Densho Digital Archive
Loni Ding Collection
Title: Kenji Goto Interview
Narrator: Kenji Goto
Interviewer: Loni Ding
Location: Hawaii
Date: December 8, 1985
Densho ID: denshovh-gkenji-01-0005

<Begin Segment 5>

LD: Did you ever request going overseas? Is that what you... what did you want?

KG: Yes, I requested to go overseas. As soon as I returned from the recruiting trip and I was asked to teach, I had attended class for two months, had only a few courses out of the six months' course. And so I felt I was not quite well-trained in the language, therefore I said I would like to go overseas. So I even was sent to basic training, combat training, to be sent overseas. But the train... I went to Florida, Camp Blanding, Florida, for combat training. So the train came up from the south and it stopped at Camp Savage. Then the company, the battalion sergeant came on board the train and said, "Corporal Goto, get off the train," at Camp Savage. "All the rest of you, go to Fort Snelling." I was sent to basic training and combat training because I was going to be sent overseas. Now, why should I be singled out at the train stop at Camp Savage only to drop me off. But I found out that was, had a teaching assignment again, in spite of me. So I told the guy, "The agreement was that I was to go overseas." He said, "Well, you are worth more over here than overseas, so we want you to stay here and teach." So that's where I was stuck. But all the department heads were mainland Niseis, except I was the only department head from Hawaii, which I'm still, cherish that honor. Department head of the Oral Language Division. So Major Aiso must have had lots of confidence in me, despite the fact that once I wanted to go overseas and abandon the Military Intelligence Language School. [Laughs]


LD: What kind of experiences or challenges or responsibility did you want? I know it may seem obvious, but I want you to tell me in detail, why you wanted to go overseas. Could you talk about that a little? Maybe it's what other fellows felt, too, but what did you feel? You're not a nineteen year old, eighteen year old kid champing at the bit to get into action, you were mature, you had responsibility, all that. So for you, what was that desire to go overseas?

KG: Well, the main reason for my wanting to go overseas was I felt that going overseas and interrogating prisoners and translating captured documents would be much more interesting than staying at the MISLS and teaching.

LD: Riskier, too, of course.

KG: I beg your pardon?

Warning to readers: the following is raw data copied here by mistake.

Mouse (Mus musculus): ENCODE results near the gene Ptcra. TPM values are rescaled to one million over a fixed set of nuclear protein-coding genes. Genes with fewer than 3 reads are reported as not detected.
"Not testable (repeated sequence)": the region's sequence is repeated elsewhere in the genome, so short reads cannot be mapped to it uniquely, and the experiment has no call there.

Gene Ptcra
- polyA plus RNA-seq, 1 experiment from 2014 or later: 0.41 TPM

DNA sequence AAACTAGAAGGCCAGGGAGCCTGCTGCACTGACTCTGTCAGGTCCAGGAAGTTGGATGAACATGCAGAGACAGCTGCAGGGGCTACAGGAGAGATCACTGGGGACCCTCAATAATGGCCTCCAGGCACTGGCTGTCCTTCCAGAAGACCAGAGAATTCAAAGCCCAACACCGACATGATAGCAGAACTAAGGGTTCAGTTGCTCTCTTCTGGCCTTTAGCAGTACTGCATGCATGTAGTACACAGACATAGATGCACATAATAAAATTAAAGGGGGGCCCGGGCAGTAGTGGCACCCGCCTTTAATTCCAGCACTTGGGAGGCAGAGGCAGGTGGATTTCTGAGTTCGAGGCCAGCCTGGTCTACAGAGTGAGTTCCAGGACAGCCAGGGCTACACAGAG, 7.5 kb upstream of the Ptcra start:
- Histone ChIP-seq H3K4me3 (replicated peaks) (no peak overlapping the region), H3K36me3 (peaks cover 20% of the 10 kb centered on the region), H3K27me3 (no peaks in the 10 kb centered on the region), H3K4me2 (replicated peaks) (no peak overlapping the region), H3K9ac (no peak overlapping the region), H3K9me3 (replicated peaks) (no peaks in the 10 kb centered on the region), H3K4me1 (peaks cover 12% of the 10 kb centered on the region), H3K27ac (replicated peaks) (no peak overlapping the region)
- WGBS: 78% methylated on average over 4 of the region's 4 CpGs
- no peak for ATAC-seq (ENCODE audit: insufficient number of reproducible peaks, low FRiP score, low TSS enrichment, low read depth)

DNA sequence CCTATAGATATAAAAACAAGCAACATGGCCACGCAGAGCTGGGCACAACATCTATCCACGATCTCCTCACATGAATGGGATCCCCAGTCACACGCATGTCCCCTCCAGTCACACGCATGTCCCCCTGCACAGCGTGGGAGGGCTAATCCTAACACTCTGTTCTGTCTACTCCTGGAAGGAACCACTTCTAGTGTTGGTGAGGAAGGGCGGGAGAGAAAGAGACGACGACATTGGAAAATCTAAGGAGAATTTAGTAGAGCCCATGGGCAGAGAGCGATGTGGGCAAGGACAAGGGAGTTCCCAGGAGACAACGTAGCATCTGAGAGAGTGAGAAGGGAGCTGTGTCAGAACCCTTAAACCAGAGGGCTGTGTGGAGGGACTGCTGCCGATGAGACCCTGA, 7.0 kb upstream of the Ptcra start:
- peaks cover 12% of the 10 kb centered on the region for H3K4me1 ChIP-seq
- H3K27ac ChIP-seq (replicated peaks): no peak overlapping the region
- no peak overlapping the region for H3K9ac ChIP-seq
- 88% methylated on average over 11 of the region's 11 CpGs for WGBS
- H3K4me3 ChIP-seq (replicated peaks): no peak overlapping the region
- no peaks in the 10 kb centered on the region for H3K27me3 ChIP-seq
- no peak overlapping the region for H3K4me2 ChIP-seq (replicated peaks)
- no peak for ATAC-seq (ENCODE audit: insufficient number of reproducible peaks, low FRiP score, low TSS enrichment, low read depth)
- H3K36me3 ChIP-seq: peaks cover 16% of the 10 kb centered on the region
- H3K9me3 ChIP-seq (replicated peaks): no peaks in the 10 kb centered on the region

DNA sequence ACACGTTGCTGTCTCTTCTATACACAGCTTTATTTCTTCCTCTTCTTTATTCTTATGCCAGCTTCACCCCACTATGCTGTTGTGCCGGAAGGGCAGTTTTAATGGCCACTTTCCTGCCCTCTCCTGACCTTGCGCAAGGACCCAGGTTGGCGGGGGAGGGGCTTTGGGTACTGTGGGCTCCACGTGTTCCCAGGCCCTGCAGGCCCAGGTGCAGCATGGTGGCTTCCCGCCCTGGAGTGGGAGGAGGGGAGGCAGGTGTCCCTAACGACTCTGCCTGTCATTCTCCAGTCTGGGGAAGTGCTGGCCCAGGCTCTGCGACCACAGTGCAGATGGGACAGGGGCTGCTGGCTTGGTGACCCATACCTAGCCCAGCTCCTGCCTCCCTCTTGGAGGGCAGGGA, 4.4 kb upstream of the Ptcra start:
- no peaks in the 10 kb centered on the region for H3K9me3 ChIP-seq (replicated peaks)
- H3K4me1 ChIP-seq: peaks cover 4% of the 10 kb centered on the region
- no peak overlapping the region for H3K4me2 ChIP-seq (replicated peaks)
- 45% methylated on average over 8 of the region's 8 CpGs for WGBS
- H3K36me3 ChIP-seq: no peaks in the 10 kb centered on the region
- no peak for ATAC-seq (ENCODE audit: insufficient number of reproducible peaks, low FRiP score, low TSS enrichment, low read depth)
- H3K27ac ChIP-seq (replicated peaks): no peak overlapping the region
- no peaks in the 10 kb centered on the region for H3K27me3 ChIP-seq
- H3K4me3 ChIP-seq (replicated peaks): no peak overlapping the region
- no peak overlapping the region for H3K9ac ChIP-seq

LD: Risker, too.

KG: Yes, well, riskier, too, but still, well, I was not thinking too much of... well, although I valued my life, I felt that it was much more, I would meet lots of Japanese soldiers and then I would meet someone from the north, someone from Kyushu, and I was brought up in Kona where there were lots of Kumamoto people, and they have their special dialect, and northern Japan people have their special dialect. I thought meeting all these type of people would be very interesting. So instead of going through the drama of every day getting the class and pounding into their brain all kinds of difficult Japanese terms.

LD: You did play poker, too.

KG: [Laughs] Well, from time to time.

LD: The attitude or the atmosphere of the, of Savage was, would you say it was like any military school? What was the atmosphere there?

KG: Well, I think everybody, the morale was high. And the Nisei soldiers were very much motivated. Well, some of us... well, like myself, I was pretty confident in Japanese language so I did not really burn the midnight oil and study. But some of them, well, I think other MIS men had said this, but in the middle of the night they'd go to the latrine because that is the only place that there is light. And you'd be surprised, I was surprised that there were about twenty men in the latrine, and they're studying in the latrine. This is one o'clock, two o'clock in the morning. So I felt that the morale was high. They had their objective, what they were studying for, and I was very much impressed with the seriousness of these people.

LD: Why were they studying so hard?

KG: Well, I think they felt that they had to do their duty, they did not want to make any mistakes in translation, so I think that is what they were thinking, to be dependable. Except for that Company K, the Oral Language Division.

LD: Who came late.

KG: Yes. That group was, as Tamotsu Shibutani has written in The Derelict of Company K, that group was very different. But, according to Dr. Shibutani's book, they were not led by people who, by officers who understood the Nisei, these hakujin officers. For that reason they rebelled, they did not study as hard, and many of them purposely slept in classes and so forth, which later I got Colonel Rasmussen to come and catch then and bring them to my office. And Colonel Rasmussen said that he was going to court-martial them. So in the midst of the... I was asked to take down their names and report that they were sleeping in classes. And then one of them went to see the colonel, and I guess he must have said that he would from now on study seriously and would not sleep in class. Therefore the colonel said, well, "Sergeant Goto, I'll excuse them this time. But next time I catch them, I will court-martial them." So after that, the atmosphere in my division changed and everybody started studying. But they wanted to test our patience, I believe. [Laughs]

<End Segment 5> - Copyright © 1985 The Center for Educational Telecommunications and Densho. All Rights Reserved.